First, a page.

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In Hemingway's "Soldier's Home," how does it reflect that the American Dream does not...

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swang1 | (Level 1) Salutatorian

Posted April 14, 2011 at 12:16 AM via web

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In Hemingway's "Soldier's Home," how does it reflect that the American Dream does not exist?

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bullgatortail | High School Teacher | (Level 1) Distinguished Educator

Posted April 14, 2011 at 1:17 AM (Answer #1)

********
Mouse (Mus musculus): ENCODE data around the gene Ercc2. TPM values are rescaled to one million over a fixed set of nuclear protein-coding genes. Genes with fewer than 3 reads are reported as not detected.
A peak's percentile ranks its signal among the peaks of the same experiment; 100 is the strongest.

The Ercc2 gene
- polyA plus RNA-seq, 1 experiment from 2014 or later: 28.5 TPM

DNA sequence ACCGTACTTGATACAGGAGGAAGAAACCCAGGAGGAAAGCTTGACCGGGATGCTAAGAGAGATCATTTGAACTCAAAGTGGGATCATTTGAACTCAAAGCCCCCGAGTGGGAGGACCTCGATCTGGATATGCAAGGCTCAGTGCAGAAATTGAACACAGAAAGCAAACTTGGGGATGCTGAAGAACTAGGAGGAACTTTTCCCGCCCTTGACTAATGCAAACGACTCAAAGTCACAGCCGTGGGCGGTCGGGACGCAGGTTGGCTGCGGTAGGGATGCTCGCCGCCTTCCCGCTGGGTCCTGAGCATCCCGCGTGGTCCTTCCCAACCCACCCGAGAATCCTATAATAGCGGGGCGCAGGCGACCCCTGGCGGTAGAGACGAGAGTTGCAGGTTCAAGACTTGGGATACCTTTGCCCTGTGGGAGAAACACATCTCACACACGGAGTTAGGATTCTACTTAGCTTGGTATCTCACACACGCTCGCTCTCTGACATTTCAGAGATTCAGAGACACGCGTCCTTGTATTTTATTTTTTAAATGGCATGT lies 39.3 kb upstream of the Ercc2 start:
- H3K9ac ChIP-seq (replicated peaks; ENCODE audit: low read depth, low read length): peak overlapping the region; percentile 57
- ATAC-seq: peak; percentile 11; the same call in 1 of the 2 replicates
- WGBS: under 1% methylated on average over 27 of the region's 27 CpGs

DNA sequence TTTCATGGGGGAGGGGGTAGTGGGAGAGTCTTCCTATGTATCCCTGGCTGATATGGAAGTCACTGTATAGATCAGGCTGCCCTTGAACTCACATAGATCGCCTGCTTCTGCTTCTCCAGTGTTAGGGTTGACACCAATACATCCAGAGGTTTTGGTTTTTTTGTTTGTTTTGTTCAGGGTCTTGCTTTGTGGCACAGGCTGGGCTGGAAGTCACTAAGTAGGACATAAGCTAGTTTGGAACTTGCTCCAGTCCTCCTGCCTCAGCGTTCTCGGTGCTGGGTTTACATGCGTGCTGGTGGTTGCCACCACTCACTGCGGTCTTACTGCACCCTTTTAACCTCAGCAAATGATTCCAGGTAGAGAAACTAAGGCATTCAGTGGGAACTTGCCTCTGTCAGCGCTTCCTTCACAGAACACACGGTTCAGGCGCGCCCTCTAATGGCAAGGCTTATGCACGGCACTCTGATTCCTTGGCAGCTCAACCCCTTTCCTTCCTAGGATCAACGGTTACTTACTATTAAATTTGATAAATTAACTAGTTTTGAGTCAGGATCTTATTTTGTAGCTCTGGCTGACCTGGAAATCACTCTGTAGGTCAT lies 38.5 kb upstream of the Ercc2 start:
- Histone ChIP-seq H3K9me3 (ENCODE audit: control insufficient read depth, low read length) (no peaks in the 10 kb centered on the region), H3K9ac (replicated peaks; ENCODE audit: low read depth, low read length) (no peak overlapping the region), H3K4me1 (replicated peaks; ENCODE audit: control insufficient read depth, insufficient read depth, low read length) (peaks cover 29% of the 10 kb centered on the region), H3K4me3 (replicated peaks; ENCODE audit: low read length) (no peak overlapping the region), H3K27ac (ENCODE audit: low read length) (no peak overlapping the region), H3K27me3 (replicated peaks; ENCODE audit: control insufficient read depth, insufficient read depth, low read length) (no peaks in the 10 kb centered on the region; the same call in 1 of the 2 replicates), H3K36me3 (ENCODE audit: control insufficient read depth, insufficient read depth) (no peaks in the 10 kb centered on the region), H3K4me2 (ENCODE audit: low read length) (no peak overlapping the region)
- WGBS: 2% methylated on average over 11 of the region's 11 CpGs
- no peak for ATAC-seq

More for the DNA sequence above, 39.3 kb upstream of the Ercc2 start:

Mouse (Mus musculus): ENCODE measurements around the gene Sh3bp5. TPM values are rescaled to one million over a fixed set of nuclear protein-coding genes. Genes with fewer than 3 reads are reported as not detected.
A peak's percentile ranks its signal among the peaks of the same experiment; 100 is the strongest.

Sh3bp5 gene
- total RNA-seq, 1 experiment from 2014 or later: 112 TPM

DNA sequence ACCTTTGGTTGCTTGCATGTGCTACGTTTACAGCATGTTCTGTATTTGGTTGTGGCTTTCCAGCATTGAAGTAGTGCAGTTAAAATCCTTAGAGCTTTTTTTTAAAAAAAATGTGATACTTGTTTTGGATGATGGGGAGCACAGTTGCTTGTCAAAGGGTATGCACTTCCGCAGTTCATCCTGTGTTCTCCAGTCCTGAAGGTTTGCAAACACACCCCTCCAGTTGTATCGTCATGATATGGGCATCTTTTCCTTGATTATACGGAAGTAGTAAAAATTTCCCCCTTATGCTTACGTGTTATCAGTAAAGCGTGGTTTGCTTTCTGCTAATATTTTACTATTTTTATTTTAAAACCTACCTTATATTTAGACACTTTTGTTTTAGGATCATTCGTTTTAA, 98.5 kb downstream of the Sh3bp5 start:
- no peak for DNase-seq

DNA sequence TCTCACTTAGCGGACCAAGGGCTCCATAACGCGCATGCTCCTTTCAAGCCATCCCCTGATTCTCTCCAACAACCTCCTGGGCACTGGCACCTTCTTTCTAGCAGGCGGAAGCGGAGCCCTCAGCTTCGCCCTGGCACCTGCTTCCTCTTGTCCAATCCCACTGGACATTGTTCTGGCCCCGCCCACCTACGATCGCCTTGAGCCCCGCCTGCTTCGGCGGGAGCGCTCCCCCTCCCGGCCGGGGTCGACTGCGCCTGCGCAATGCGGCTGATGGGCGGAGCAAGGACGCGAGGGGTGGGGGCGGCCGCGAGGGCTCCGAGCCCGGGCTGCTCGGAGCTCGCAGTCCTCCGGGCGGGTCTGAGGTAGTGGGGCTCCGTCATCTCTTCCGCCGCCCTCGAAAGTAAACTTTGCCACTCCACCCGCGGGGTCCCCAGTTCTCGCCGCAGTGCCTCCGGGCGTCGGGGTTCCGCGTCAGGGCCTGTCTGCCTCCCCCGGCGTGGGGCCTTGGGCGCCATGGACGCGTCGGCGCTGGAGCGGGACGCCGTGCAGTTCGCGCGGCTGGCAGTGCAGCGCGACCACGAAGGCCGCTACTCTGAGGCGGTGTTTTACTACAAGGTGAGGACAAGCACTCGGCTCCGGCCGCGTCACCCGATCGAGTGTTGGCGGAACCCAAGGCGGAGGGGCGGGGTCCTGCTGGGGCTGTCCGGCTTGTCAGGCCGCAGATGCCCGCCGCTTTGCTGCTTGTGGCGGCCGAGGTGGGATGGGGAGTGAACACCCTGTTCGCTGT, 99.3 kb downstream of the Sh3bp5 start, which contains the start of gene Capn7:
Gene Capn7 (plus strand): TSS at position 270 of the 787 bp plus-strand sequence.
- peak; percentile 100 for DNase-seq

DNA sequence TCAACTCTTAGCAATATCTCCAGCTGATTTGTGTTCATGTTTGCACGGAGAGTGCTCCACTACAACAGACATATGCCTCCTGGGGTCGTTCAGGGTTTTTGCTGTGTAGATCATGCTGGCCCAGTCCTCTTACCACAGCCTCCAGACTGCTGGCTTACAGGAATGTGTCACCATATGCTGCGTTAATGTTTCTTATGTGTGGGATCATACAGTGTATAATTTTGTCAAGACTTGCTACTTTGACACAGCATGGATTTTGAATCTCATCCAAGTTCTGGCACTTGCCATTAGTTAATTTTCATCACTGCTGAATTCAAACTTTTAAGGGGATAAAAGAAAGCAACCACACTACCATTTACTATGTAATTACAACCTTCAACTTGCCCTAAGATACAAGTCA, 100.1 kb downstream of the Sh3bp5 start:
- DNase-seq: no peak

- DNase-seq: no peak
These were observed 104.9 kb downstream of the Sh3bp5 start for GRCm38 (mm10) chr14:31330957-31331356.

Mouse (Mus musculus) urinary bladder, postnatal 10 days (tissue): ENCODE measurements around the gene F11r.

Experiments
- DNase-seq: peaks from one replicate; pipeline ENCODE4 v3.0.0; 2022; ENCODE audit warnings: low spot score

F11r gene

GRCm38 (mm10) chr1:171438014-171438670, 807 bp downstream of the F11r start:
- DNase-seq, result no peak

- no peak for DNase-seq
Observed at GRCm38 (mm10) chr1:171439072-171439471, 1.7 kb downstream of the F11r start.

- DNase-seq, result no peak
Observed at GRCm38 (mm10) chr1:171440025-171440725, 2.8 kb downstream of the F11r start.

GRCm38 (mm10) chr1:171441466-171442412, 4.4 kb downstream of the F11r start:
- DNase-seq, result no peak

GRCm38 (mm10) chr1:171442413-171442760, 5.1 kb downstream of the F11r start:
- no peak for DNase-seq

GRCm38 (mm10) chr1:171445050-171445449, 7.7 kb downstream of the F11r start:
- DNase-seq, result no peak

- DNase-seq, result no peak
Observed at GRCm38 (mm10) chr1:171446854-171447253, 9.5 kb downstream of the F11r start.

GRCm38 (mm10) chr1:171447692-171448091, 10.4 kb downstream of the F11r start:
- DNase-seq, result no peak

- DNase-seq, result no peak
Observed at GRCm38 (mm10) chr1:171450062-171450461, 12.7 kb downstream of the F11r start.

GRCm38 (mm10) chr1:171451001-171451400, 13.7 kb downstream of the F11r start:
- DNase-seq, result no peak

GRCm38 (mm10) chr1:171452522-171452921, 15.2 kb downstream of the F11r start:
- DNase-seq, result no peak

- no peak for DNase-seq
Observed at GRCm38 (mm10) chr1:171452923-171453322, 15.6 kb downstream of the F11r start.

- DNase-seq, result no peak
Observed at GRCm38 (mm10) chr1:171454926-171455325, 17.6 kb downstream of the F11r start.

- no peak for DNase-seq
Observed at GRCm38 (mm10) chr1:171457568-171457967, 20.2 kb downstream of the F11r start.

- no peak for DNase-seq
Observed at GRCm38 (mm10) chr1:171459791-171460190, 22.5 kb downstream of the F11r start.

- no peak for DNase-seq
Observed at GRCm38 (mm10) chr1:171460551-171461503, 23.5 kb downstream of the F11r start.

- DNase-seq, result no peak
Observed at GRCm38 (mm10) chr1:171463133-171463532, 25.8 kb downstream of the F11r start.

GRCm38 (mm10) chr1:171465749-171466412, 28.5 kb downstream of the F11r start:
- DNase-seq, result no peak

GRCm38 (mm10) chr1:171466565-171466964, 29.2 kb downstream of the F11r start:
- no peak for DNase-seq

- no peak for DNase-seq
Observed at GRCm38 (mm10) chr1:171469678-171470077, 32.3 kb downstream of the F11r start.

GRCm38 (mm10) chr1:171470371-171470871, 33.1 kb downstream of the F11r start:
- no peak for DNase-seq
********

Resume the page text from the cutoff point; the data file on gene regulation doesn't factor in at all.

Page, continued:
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Virtually nothing goes right for Krebs upon his return to his parents' house in his home town. His return certainly does not live up to the American Dream. Though he has been part of the victorious forces, he has seen horrors which will haunt him forever. He receives none of the accolades received by most victorious, home-bound soldiers, since he has returned long after most troops. His parents irritate him, his relationship with women is skewed, and the boring little town has remained unchanged. He reverts to lies and exaggerations when telling others about the war, knowing that they do not want to hear about the blood, death and mutilations that he has witnessed. He withdraws within the home, with no friends or hopes of employment. His experiences in the war have left him with no love or inner peace; he even tells his mother that he does not love her. The American Dream has become a nightmare for Krebs, and his only way out is to move away from home and start a new life elsewhere.

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